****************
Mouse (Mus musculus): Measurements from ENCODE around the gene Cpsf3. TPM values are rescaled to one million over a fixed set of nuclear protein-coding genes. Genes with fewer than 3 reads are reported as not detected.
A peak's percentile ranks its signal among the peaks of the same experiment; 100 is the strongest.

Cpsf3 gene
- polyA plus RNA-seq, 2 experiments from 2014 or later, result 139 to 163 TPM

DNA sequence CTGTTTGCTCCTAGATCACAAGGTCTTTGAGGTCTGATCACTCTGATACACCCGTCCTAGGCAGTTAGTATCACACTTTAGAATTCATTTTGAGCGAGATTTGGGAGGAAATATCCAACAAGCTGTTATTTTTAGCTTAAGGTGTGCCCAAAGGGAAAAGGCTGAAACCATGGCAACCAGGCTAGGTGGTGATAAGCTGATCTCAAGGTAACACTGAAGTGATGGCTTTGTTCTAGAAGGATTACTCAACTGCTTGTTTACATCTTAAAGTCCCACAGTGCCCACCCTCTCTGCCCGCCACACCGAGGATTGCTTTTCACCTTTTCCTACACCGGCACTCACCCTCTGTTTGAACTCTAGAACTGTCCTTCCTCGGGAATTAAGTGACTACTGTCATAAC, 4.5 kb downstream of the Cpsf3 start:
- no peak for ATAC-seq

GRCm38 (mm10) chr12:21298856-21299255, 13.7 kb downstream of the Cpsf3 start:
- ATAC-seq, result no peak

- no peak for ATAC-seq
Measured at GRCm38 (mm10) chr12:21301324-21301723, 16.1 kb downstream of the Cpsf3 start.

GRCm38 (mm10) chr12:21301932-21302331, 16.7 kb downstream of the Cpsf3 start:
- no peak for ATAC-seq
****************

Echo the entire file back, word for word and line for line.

Mouse (Mus musculus): Measurements from ENCODE around the gene Cpsf3. TPM values are rescaled to one million over a fixed set of nuclear protein-coding genes. Genes with fewer than 3 reads are reported as not detected.
A peak's percentile ranks its signal among the peaks of the same experiment; 100 is the strongest.

Cpsf3 gene
- polyA plus RNA-seq, 2 experiments from 2014 or later, result 139 to 163 TPM

DNA sequence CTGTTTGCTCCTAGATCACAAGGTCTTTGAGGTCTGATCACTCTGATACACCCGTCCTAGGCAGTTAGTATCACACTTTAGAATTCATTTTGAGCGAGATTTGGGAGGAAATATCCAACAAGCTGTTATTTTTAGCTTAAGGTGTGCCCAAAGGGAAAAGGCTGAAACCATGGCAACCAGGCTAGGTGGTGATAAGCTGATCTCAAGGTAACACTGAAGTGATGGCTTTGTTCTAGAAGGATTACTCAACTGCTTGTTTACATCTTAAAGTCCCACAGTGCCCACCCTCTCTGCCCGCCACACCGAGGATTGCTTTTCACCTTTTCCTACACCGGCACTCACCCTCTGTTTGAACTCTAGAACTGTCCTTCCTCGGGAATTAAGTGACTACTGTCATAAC, 4.5 kb downstream of the Cpsf3 start:
- no peak for ATAC-seq

GRCm38 (mm10) chr12:21298856-21299255, 13.7 kb downstream of the Cpsf3 start:
- ATAC-seq, result no peak

- no peak for ATAC-seq
Measured at GRCm38 (mm10) chr12:21301324-21301723, 16.1 kb downstream of the Cpsf3 start.

GRCm38 (mm10) chr12:21301932-21302331, 16.7 kb downstream of the Cpsf3 start:
- no peak for ATAC-seq